5 ways your bank account can get hacked — and how to protect yourself

5 ways your bank account can get hacked — and how to protect yourself
Source: AP
Source: AP

Online banking makes life a lot more convenient, but it also opens your finances up for hacks. With 71% of U.S. adults banking online, it's important to take active steps to protect yourself from hacks and data breaches. Below are five online banking mistakes you're making, along with ways you can reduce the risk of your bank account getting hacked.

Having a weak password

A weak password leaves your online bank account extra vulnerable. Once a hacker cracks your passcode, they have full access to make changes to your account and drain it dry. Having a strong password — whether it be for a banking account, an email or a social media account — is essential. Opt for a unique password that is long, random and made up of different cases, numbers, letters and symbols.

Not utilizing two-factor authentication

Two-factor authentication reduces the risk of fraud, hacking and identity theft by requiring a person to type in a code texted to their smartphone to verify a user's identity. If your bank offers two-factor authentication (or multi-factor authentication) then utilizing it can keep your finances safer. Simply put, hacking an account with two-factor authentication is much more difficult since it would require the hacker to hack both the account and the individual's smartphone.

Using an unknown internet connection

Performing financial transactions over public Wi-Fi is a risky move since public internet connections are unregulated and can spread malware. Ideally, bank transactions should be done over a virtual private network, or VPN, which adds an extra layer of security to private and public networks so that sensitive data is protected. For those who end up banking without a VPN, opt for encrypted pages by looking for the "https" in the URL address in a browser. And for those using their mobile devices, PCMag recommended turning off your Wi-Fi and using your cellular data plan.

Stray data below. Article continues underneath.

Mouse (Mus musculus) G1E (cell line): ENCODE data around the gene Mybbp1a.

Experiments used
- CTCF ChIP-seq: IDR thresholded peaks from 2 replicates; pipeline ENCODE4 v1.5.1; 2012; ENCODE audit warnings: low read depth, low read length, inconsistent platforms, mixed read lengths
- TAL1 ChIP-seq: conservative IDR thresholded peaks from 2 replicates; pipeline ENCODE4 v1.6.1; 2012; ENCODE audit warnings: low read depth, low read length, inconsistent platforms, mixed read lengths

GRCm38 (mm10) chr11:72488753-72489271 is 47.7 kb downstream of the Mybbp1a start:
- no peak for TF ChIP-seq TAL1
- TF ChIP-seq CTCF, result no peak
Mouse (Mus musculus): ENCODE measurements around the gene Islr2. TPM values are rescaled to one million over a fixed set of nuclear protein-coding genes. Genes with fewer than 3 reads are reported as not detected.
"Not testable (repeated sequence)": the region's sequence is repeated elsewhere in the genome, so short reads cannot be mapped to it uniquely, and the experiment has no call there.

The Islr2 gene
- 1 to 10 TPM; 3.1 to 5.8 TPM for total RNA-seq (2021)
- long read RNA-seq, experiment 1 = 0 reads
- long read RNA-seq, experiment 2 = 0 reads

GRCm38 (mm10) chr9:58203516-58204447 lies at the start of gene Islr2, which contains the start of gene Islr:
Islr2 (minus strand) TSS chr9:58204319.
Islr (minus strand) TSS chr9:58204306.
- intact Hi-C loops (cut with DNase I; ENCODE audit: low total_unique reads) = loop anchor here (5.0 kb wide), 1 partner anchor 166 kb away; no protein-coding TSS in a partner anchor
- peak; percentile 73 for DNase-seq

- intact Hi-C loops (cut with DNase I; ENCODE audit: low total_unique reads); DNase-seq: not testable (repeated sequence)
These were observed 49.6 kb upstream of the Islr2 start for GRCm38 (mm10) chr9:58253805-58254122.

Trusting suspicious emails

Sophisticated hackers can email a consumer pretending to be their bank or another official website. Be aware of suspicious emails like email promotions that sound too good to be true, NerdWallet reported. One way to be alert is to check the sender's email ID to see if anything is off — often the email ID will reveal that it has been sent from an unofficial or copycat account. And you receive a suspicious email asking for sensitive information or for you to click a link, it's best to call your bank before clicking links or disclosing information. Source a helpline phone number from an old bill or the official website and describe the email to a representative to verify if an email was sent or if it's counterfeit. If it's the latter, then the bank will likely request the email to be forwarded to their security team.

Failing to check your accounts

It is important to be diligent in checking your accounts. Whether it's a credit card account or a savings account, checking regularly will make it easy for your to see if there are any suspicious transactions.